I came to Korea to play in the Korean Basketball League. The teaching job is just an easy to get an E2 Visa with which I can get some access to the KBL. Not really, but I did go to my first KBL game, watching the Busan KTF Magic Wings host the Seoul SK Knights.
Full Photo Album here, but please read on below
A few starter rules about the KBL; like the NBA, each game is 4 quarters long and the team with the most points at the end of the fourth quarter wins the game. Where the game differs is that the players are generally shorter, they always travel and only two players on each team may be non-Koreans (this is the primary reason for the first difference I listed above).
The Busan KTF Magic Wings are the worst team in the KBL. Thus, not only are they not that good of team if you are used to watching NBA or Men’s College Ball back in the States, they are bad on the very low KBL standards. I recognized that immediately and realized that picking apart the nuances of the KBL game was not only pointless but that in doing so, I would miss the whole point.
Brief pointless analysis on the play: the Korean guys all seem to travel a lot and not those debateable travels that require instant replay to spot. Three steps and another is not all that uncommon. The Westerners (mostly Americans) players all seem to have a few big holes in their games. On Seoul, the one guy (their jersey names are written in Hangeul, and I was a little lazy to go look them up) that shot well couldn’t dribble without looking at the ball, while the strong, post player on Busan had hands of granite. A lot of offense, not much defense, some sloppy moments.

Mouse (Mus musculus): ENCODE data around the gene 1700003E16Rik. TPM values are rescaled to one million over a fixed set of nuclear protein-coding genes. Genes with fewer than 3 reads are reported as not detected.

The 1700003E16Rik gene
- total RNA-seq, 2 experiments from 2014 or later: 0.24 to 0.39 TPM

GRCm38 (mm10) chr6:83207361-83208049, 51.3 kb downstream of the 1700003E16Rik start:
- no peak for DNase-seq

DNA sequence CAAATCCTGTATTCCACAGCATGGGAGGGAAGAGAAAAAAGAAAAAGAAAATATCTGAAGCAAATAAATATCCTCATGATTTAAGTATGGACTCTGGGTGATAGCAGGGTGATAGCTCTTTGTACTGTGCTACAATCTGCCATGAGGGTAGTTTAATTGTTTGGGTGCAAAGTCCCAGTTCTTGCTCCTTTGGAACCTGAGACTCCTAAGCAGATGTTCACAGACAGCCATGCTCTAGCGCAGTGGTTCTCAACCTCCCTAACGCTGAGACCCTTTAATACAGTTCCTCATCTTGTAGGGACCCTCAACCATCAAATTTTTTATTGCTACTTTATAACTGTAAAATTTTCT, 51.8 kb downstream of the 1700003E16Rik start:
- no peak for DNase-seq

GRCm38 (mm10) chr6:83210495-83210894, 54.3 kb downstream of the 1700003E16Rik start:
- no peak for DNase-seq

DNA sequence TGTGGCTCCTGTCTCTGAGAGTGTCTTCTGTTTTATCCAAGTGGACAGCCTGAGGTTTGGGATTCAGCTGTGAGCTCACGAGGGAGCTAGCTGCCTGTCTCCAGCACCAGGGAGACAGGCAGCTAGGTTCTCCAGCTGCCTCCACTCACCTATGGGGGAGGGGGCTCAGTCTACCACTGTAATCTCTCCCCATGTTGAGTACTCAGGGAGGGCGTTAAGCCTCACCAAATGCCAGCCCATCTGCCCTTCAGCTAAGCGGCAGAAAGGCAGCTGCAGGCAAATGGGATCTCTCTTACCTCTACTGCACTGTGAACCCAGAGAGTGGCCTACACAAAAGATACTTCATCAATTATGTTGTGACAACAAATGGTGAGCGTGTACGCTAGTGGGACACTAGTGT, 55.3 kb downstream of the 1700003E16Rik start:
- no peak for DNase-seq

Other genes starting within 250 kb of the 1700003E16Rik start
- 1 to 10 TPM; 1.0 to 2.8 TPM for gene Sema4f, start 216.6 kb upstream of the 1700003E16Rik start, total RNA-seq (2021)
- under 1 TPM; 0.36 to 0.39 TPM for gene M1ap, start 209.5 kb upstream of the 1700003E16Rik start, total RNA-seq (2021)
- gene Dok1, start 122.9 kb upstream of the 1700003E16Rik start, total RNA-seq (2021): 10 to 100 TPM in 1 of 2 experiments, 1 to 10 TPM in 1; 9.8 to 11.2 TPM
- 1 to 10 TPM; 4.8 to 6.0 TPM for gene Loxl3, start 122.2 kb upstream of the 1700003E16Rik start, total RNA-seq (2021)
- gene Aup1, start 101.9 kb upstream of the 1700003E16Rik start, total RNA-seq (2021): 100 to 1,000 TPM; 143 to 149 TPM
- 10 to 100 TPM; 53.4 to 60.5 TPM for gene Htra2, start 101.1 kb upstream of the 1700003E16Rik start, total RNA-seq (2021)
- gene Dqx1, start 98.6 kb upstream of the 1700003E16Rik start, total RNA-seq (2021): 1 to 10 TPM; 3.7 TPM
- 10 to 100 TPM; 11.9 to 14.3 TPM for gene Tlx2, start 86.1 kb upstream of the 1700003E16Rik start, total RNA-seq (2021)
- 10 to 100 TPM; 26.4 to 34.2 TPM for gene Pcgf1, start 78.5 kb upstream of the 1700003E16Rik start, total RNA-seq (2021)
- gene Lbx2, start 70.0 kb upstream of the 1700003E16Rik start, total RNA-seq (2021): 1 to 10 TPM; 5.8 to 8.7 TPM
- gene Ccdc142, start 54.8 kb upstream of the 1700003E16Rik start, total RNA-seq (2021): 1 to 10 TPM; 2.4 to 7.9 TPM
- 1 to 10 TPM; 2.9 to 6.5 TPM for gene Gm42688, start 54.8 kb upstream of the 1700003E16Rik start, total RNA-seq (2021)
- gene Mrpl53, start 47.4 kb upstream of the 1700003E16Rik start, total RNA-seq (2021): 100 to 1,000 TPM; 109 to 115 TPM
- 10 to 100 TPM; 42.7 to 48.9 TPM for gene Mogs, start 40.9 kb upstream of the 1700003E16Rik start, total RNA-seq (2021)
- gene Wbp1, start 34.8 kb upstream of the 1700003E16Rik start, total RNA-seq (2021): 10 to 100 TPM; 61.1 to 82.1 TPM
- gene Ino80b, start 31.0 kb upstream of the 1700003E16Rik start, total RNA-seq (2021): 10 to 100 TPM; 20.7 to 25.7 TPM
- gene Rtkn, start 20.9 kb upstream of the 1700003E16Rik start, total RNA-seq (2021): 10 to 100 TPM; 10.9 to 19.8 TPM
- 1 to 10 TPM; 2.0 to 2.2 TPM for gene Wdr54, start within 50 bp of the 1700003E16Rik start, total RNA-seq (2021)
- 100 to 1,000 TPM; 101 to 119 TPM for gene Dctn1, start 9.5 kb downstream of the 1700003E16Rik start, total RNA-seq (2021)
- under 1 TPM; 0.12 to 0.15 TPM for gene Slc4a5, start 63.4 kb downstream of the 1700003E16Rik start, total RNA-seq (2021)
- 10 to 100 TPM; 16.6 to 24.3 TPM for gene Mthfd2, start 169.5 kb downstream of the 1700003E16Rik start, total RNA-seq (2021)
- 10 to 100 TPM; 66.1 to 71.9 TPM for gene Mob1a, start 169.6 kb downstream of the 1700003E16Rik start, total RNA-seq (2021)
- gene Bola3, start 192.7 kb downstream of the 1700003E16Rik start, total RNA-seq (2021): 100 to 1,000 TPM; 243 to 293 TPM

The real point of going to a KBL game was to enjoy the cheap tickets, beer and Korean food, while getting the entertainment value from being amongst the 10 westerners in the largely empty arena (save for the fan section, more on that below) yelling and hollering at the top of your lungs, in doing so becoming the spectical of the whole event. To give you an idea of the inexpensive nature of the KBL, I sat near-courtside, enjoyed plenty of beer and some Korean food while not spending more than $25. A little cheaper than MSG.
Plenty of secondary entertainment also kept things interesting. The three mascots (the orange female one pictured above) are funny looking at all heck and the fan section cheers throughout, with their go to cheer being “BUSAN…KTF”.
A few notes about the corporate involvement in the KBL, from what I’ve been told, the teams are all owned by giant Korean companies, which use the teams as advertising. The Magic Wings are owned by Korean Telecom Freecell (KTF), whose name appears in the teams official name, which is common in Korean sports (the local baseball team is the Busan Lotte Giants, Lotte being the the name of a giant manufacturing conglomerate in Asia). The teams jerseys are NASCAR full of ads and signage space adorns the entire courtside, including immediately in front of the teams benches. The companies operate the teams not seeking to make a profit (again this is mostly what I’ve heard) but simply for promotions.
The only downer of the experience was the team store. I wanted to buy a jersey so badly and at $20, it was a must purchase. Unfortunately, XXL Korean = L slim-cut American, so I was SOL on the gear. I settled for a cap, which does not have any indicators of it coming from Korean, but still looks plenty hokey.
Enjoy the photo gallery above and send forth any questions about KBL.